Saturday, September 13, 2008

Saturday delights--all about food

My life has been a whirlwind lately. Poor Josh has had to suffer the effects of my chaotic life by bearing the weight of my irritability, crying breakdowns, and babbling outburts of confusion. But today... today, all is calm and quiet, and I can take a break.

Somebody once said to always give a book at least 50 pages. You can't judge a book by its cover, and I would argue, even its first chapter. I've adopted the 50 page philosophy, and it thus far, it really works. "In Defense of Food" has won my heart in 50 pages. It combines scientific research, history, and plain common sense to make a case for REAL food--as opposed to what he calls "fake food," being diet foods and adulterated foods. (Example: butter is a real food. oleomargarine is a fake food.) So far, his conversation has been in showing that the more diet obsessed we've become, the sicker and fatter America has gotten. He also shows how fast and easily nutritionists flip flop between what "nutrients" are best, what to stay away from, etc. and we're constantly changing and modifying food to become what we think it should be. He makes a case for staying away from adulterated food and to pair common sense with eating "real" food.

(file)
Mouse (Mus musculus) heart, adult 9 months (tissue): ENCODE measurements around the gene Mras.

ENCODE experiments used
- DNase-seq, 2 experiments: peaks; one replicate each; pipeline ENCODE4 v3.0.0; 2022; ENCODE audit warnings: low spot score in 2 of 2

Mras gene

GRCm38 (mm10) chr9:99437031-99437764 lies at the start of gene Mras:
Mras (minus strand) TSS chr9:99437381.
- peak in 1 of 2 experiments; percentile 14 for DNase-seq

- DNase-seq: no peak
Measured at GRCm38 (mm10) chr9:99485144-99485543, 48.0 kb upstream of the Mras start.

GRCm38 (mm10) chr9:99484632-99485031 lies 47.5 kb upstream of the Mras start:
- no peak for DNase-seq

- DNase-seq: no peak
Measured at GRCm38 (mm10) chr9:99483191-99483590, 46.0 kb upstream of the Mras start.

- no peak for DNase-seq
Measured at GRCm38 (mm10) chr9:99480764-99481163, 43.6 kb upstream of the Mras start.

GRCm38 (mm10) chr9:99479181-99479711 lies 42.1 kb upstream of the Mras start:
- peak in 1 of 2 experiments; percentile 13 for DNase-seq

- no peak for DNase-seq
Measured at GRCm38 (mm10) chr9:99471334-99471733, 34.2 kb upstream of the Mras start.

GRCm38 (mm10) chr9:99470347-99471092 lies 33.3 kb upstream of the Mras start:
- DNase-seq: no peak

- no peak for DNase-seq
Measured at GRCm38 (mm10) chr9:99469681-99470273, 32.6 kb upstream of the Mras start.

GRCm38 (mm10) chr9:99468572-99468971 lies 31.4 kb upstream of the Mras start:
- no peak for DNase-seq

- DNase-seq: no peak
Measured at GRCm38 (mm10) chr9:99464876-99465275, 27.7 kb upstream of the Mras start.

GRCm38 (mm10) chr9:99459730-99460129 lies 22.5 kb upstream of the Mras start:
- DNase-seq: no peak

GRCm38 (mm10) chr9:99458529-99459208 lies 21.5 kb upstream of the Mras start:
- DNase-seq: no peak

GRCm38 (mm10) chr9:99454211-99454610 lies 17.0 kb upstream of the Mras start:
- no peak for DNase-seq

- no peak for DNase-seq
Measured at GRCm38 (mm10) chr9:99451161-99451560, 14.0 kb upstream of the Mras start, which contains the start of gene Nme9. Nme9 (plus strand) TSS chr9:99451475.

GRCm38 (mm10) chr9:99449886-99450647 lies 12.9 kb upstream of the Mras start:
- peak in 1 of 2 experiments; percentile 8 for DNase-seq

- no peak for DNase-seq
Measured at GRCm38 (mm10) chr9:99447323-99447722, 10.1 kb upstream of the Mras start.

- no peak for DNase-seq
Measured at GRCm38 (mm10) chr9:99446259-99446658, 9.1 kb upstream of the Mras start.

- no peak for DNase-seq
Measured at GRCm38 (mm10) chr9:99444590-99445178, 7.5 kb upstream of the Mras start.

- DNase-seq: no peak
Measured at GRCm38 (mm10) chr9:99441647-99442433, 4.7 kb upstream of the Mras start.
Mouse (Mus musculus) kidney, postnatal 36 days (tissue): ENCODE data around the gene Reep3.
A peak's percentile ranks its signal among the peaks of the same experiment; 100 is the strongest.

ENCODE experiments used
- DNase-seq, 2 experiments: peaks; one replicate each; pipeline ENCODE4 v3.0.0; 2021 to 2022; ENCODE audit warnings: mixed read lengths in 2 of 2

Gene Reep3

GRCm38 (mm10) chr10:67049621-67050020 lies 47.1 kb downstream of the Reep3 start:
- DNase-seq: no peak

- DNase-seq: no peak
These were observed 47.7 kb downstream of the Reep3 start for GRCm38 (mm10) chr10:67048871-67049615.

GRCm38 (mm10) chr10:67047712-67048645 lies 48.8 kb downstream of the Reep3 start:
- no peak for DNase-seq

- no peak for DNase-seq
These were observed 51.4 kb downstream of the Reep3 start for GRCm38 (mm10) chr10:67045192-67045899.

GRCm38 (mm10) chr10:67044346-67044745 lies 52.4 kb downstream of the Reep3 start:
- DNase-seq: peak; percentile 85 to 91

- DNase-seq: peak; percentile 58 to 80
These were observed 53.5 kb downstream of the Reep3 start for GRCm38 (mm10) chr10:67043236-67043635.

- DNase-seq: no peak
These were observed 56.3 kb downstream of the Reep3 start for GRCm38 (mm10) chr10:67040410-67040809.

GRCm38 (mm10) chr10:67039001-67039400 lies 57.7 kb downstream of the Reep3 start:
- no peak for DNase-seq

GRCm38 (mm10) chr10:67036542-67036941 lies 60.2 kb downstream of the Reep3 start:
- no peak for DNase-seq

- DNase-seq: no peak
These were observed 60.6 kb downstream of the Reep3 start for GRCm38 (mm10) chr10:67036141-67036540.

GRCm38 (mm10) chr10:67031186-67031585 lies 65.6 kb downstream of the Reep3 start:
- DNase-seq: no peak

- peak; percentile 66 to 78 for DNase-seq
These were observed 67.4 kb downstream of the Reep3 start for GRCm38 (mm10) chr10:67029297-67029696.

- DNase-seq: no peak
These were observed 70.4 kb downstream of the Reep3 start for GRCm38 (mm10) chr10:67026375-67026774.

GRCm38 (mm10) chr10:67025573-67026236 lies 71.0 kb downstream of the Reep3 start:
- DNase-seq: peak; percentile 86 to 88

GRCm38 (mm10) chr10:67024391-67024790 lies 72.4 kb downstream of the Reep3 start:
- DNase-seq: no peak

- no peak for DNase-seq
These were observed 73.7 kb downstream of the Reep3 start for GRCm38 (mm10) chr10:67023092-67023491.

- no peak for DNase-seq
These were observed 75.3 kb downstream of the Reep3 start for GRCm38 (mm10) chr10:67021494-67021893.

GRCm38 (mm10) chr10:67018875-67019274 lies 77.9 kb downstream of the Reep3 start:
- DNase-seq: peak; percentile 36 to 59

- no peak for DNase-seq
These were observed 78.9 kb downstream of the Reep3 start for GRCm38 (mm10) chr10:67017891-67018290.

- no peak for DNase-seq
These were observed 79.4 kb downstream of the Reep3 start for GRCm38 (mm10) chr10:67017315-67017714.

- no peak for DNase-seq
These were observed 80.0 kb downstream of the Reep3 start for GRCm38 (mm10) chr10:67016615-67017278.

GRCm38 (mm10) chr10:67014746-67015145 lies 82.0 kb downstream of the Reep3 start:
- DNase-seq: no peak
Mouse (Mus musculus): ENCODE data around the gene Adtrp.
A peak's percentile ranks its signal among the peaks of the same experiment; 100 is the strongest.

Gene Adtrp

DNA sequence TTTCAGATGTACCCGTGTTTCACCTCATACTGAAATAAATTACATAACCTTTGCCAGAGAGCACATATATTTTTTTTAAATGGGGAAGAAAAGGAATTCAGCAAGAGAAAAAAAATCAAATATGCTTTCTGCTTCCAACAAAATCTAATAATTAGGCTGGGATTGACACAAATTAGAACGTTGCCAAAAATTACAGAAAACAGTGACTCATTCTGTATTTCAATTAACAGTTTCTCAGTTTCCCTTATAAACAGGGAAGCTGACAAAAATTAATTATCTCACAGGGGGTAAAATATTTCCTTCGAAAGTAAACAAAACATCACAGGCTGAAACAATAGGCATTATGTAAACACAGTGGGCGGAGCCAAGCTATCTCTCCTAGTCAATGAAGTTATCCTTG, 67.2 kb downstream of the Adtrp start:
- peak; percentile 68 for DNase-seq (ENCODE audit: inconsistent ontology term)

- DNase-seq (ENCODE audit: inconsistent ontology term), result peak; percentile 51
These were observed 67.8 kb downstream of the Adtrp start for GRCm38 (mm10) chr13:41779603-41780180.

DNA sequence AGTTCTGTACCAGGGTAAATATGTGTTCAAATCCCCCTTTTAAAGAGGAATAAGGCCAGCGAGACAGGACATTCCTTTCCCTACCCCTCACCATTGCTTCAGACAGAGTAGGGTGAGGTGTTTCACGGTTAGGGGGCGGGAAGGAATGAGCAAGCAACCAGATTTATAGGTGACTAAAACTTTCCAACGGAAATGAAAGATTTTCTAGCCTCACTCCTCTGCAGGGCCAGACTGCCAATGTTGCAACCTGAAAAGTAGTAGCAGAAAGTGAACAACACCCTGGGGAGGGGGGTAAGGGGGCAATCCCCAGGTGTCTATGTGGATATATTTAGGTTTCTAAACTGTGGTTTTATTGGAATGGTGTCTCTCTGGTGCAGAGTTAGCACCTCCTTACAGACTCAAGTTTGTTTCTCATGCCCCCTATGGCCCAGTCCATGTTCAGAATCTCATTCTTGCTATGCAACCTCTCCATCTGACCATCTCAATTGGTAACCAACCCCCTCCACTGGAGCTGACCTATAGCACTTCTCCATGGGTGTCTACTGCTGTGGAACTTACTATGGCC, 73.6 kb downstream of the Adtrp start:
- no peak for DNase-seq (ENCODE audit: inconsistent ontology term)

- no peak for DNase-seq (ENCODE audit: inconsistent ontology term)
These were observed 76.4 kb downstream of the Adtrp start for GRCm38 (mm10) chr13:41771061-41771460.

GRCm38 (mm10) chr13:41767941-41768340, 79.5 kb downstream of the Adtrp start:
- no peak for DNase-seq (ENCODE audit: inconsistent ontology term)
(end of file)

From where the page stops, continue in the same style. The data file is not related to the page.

And truly, thus far, I feel as though I have give testimony to back up his claims. I've eaten the "lean cuisine" diet foods. (There's a bunch in my freezer) And not only does it not taste GOOD, but I don't feel any better for eating it. Not only that, but a secondary component of the author's conversation also rings true: Diet foods strip us of the social, cultural, and communal aspect of food. Food is not just about sustaining our body or keeping us healthy--food is just as much a social vehicle as it is a health vehicle.

I've always loved food. I've abused it and loved it in the wrong ways and for the wrong reasons in the past, and now my body and I must do some damage control! But I've now developed an increasing love for the sociology of food, the cultural and family significance of food, and creativity and expression that comes out of the culinary world, and even just the science of it. I'm not a fantastic cook, but food has truly become a passion of mine.

For breakfast I had some natural vanilla yogurt and I put some ground milled flax seed in it (I loooove flax), and I also cut up half of a nectarine and put it into the yogurt. It was delicious, and very filling. Now for a "dessert," I have some dark, fair trade, Rwandan coffee in front of me with a teaspoon of sugar in it. Mmmm.... it's been a blissful morning.

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